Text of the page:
New Delhi, India (CNN) -- While the whistleblower website WikiLeaks is shaking up the United States and its diplomatic relations with the international community, India has got its own spate of "audio leaks" which has gripped local media and the public.
The controversy has hit top government officials, some of the nation's wealthiest tycoons and the 'Oprah of India.'
Recordings of phone conversations between a lobbyist and prominent journalists, industrialists and politicians leaked in the past few weeks reveal that some of India's most influential journalists served as power brokers for a deal that is considered one of India's biggest scams ever.
The "2G scam," as it is known in India, involves telecommunications minister A. Raja underselling mobile phone licenses in the world's fastest growing mobile phone market.
The leaked audio tapes recorded in 2009 reveal lobbyist Niira Radia asking senior journalists Barkha Dutt, group editor of leading news channel NDTV, and Vir Sanghvi, advisory editorial director of the Hindustan Times, to mediate with the ruling Congress party about cabinet posts.
The tapes suggest Radia was lobbying for the continuation of Raja's post as telecommunications minister after the 2009 elections and both journalists agreed to help.
Indian auditors say this cost the country some $40 billion in lost revenues as the mobile phone licenses were sold at prices set in 2001 under Raja's watch.
Raja was forced to resign last month, but the 2G scam has put parliament in a logjam for the past two weeks as recriminations fly across party lines.
While allegations of corruption are commonplace in India, revelations that some of India's most influential journalists were involved have shocked the public.
Dutt is known as the 'Oprah of India' and Sanghvi is a widely-read columnist.
"It's very, very disappointing. Neither of them is corrupt, nobody is saying they are corrupt. But corruption when it involves ethics is worse then taking money," senior political journalist Tavleen Singh told CNN.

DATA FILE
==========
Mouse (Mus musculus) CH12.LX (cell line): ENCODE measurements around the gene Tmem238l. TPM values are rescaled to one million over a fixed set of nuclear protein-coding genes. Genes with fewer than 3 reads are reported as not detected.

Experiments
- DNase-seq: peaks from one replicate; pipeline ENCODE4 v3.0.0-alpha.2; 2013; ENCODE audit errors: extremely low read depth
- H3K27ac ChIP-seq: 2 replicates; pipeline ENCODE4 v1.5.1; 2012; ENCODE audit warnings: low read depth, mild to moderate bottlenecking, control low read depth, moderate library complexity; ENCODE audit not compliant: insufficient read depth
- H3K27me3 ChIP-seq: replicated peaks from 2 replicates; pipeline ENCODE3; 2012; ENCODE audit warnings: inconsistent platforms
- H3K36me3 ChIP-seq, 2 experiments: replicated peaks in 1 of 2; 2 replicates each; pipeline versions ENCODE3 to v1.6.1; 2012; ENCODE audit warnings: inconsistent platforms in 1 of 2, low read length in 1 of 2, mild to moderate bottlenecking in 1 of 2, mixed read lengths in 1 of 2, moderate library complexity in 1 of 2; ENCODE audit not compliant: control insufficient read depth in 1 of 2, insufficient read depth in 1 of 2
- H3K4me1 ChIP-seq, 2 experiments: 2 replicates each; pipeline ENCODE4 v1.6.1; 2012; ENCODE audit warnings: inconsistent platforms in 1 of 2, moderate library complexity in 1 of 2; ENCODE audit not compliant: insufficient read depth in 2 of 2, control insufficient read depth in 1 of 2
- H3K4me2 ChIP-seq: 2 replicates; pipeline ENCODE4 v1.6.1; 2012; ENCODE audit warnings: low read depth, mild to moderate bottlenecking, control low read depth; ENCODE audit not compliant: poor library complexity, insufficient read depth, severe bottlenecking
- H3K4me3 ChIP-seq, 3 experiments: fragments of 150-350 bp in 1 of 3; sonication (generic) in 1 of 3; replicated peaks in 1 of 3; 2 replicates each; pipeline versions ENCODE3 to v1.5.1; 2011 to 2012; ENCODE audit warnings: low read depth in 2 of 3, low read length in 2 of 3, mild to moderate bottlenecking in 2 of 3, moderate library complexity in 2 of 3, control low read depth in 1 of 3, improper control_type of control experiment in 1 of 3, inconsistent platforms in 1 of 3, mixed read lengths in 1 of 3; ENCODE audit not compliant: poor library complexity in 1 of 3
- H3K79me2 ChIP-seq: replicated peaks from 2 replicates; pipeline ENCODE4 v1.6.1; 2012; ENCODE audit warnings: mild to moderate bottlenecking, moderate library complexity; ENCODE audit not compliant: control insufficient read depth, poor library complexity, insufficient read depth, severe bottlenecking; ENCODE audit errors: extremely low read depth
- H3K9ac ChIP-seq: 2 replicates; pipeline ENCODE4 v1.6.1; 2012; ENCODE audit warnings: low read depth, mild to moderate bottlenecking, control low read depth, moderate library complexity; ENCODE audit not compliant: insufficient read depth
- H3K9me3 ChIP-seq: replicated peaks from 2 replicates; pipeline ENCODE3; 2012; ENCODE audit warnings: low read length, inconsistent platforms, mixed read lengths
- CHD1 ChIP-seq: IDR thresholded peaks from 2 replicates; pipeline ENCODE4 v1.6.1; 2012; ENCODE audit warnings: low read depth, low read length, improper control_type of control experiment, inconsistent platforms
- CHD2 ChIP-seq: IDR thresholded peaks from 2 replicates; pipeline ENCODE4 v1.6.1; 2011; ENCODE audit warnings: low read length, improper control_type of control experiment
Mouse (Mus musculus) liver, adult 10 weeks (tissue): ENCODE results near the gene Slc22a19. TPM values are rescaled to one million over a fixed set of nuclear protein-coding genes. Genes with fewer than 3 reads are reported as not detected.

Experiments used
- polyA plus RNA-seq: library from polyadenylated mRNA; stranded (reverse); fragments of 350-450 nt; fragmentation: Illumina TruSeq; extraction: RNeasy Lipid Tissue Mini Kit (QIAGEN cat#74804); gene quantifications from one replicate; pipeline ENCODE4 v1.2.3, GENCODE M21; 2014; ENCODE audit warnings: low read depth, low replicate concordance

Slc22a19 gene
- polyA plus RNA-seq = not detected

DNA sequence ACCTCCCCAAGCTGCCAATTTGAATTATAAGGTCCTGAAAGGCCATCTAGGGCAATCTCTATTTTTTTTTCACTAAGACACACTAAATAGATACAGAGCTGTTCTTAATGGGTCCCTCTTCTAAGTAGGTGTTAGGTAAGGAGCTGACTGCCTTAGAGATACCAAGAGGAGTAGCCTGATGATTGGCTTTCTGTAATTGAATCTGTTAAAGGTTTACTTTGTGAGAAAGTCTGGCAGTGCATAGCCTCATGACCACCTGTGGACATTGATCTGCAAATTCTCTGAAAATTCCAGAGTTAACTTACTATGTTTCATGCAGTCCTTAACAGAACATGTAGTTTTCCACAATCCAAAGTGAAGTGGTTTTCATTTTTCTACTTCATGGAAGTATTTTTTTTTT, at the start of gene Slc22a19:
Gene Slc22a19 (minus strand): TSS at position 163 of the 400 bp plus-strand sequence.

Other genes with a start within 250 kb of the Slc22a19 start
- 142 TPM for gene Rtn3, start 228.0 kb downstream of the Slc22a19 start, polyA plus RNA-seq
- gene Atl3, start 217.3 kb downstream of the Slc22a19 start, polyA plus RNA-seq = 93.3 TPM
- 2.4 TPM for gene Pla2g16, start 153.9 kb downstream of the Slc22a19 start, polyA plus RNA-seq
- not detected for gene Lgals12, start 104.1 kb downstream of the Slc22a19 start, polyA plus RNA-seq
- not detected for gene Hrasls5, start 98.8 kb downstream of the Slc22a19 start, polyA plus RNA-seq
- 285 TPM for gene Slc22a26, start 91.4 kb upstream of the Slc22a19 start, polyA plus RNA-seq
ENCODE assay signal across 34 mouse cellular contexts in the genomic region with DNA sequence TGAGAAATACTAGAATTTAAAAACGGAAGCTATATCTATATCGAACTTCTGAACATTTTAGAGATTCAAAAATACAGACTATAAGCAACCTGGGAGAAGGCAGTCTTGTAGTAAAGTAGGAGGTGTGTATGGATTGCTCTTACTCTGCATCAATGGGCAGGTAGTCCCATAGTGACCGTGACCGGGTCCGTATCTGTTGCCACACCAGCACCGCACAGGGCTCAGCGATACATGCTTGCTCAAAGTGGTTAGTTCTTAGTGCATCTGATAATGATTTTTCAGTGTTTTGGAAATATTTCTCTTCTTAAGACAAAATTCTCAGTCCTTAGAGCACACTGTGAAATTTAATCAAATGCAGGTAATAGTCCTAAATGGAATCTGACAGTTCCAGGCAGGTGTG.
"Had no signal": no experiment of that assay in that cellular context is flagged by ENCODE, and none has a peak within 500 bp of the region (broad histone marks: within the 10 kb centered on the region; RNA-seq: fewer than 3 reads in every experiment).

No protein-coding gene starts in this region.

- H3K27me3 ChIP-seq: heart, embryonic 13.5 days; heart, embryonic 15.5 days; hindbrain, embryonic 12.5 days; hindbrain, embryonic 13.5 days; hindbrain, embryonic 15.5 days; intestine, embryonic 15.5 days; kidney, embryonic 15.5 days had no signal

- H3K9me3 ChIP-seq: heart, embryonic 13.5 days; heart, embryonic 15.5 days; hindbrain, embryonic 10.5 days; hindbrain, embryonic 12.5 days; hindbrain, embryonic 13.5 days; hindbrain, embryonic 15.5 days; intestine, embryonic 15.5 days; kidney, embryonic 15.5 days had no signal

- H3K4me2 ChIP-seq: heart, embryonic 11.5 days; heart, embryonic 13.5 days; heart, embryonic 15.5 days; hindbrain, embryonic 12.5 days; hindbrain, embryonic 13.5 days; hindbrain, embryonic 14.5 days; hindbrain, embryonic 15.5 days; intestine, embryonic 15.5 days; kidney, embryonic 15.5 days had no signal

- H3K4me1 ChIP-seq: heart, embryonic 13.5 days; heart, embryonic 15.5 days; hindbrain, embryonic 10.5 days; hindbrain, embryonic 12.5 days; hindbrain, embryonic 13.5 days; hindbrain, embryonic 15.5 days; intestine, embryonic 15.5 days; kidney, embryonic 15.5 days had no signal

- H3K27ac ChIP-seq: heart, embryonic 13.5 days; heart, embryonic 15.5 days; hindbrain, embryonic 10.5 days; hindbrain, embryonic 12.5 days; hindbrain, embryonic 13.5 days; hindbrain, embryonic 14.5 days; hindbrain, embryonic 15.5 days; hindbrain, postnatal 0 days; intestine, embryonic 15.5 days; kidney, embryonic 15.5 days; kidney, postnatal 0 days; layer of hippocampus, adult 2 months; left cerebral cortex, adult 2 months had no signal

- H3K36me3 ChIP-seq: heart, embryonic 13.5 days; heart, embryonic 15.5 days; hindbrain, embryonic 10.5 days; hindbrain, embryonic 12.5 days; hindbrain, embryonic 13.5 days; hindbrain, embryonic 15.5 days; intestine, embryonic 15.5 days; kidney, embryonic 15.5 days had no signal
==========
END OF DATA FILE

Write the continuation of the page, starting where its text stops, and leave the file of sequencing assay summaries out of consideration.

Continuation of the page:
Some 104 tapes have been leaked and are now widely available on the internet.
The transcripts were first published in two Indian magazines, which sourced them to audio recordings submitted recently to the Supreme Court as part of the 2G scam.
While the recordings feature many conversations, the focus has been on Radia's multiple conversations with Dutt and Sanghvi.
In one conversation, Dutt says to Radia, "What do you want me to tell them (Congress Party)? Tell me, I'll talk to them."
In another recording, Sanghvi tells Radia he can offer a fully scripted and rehearsed TV interview for India's wealthiest man Mukesh Ambani.
Radia's public relations firm represents Mukesh Ambani's Reliance Industries and the Tata Group.
"When I started out as journalist in Delhi, the government had other ways of controlling the media. It used to be by giving free houses and other freebies like trips with the prime minister. Now they are controlling access. So if journalists cooperate, they are given exclusive access to information, VIP parties and this is most worrying," Singh said.
One of the recordings also features Radia's conversation with the head of India's largest conglomerate, Ratan Tata.
Tata petitioned the Supreme Court on Monday to bar further dissemination of the tapes, contending the leakage has infringed upon his fundamental right to privacy.
"We have somewhat slipped into a morass of series of allegations ... unauthorized tapes flooding ... the media going crazy on alleging, convicting, executing ... literally character assassination ... stop this sort of Banana Republic kind of attack," Tata said in a statement.
While both Dutt and Sanghvi have not denied the authenticity of the recordings, they both maintain they were simply placating a source for news gathering purposes and believe they have done no wrong.
In a Twitter post, Dutt said: "Unless we only cover news based on bland press conferences, we have to talk to all sorts, good and bad, I think there is nothing wrong in stringing along a source for info...I think EVERY journo has the right to engage a source, its NO CRIME...as a matter of record, I never passed the message. But info sharing per se is not immoral in a fluid news situation."
Other senior journalists believe the Indian media is facing a crisis of credibility.
"The feedback I'm getting is nobody trusts us journalists anymore," Singh said.
"Barkha and Vir are very good friends of mine, I still continue to respect them. But I just wish they had said sorry and ended it there. India has 300 television channels, most of them in very rural areas. If this is happening in Delhi just look at the consequences lower down."